Aerojet Rocketdyne, a subsidiary of Aerojet Rocketdyne Holdings, Inc. (NYSE:AJRD), successfully completed additional testing of NASA’s Space Launch System (SLS) RS-25 development engine 0528, at NASA Stennis Space Center in Mississippi. The engine ran for a duration of 420 seconds over power ranges from 80 to 111 percent rated power level.
Beginning last year, Aerojet Rocketdyne resumed RS-25 engine testing to ensure that the engines will withstand the demanding operational environment required by SLS. After today’s test, three RS-25 engines have accumulated 5,468 seconds of test time and engine 0528 has been tested for 1,263 seconds.
Jim Paulsen, vice president for NASA programs at Aerojet Rocketdyne commented, “For the nation to explore Mars, it is imperative to make each element as affordable as possible, which is why Aerojet Rocketdyne is targeting more than a 30 percent cost reduction in the RS-25 engine from the version that flew on the Space Shuttle. We are using the lessons learned from our test firings to further enhance our operational efficiency and reduce costs.”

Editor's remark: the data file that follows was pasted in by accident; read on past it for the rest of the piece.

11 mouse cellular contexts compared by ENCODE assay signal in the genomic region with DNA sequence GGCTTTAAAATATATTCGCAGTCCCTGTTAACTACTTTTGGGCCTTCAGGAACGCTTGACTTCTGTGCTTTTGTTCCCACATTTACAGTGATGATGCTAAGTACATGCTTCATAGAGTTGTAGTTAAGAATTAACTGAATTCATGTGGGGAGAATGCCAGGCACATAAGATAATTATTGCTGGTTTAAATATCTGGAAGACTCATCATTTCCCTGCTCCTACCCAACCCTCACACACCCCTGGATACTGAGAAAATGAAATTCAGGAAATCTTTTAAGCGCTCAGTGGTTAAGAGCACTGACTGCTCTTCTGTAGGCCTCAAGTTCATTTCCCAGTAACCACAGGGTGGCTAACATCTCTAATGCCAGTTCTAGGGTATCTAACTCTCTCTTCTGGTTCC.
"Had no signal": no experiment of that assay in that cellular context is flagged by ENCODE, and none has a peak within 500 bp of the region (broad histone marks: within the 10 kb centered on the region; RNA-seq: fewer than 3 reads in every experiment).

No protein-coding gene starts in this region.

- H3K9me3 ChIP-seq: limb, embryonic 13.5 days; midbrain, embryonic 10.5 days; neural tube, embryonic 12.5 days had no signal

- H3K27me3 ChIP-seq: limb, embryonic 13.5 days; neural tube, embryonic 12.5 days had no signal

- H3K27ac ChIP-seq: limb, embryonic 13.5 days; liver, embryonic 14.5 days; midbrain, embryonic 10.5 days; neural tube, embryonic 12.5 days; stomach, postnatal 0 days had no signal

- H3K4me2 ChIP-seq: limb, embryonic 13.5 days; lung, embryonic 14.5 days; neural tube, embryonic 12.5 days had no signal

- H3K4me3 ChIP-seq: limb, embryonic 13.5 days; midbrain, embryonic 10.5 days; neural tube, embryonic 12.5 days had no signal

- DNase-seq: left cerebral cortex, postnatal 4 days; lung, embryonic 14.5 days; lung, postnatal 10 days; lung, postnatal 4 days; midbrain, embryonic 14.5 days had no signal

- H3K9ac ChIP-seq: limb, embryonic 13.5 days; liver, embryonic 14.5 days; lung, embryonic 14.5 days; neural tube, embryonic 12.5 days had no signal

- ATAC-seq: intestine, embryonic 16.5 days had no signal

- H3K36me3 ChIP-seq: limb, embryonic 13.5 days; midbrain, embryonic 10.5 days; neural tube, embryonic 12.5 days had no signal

Aerojet Rocketdyne is incorporating the latest advances in manufacturing, processing and materials into its expendable version of the RS-25 engine. Currently, the company has identified 45 components that are candidates for 3-D printing, which could reduce the overall engine manufacturing timeline by 25 percent by eliminating a significant number of welds needed to assemble the engine.
“Our engine testing at Stennis is moving us closer to powering the journey to Mars and introducing a new era of launch technology,” added Drake. “In addition to the RS-25 engine testing at Stennis, we also test our RS-68 engine for the Delta IV and the AR1 engine, which is eliminating our nation’s dependence on foreign engines for domestic launch vehicles.”
Aerojet Rocketdyne CEO and President Eileen Drake during an interview stated the following, “As a nation of explorers, we constantly look beyond the horizon, and Mars is the most logical place for humanity to expand our knowledge of the solar system. SLS, powered by four RS-25 engines, is just one of the six essential elements needed for an affordable journey to Mars.”
Aerojet Rocketdyne is supporting the propulsion and power requirements for the six elements for Mars: SLS; Orion; solar electric propulsion (SEP); deep space habitats; entry, descent and landing systems; and ascent vehicles. The capabilities exist today for each of these elements.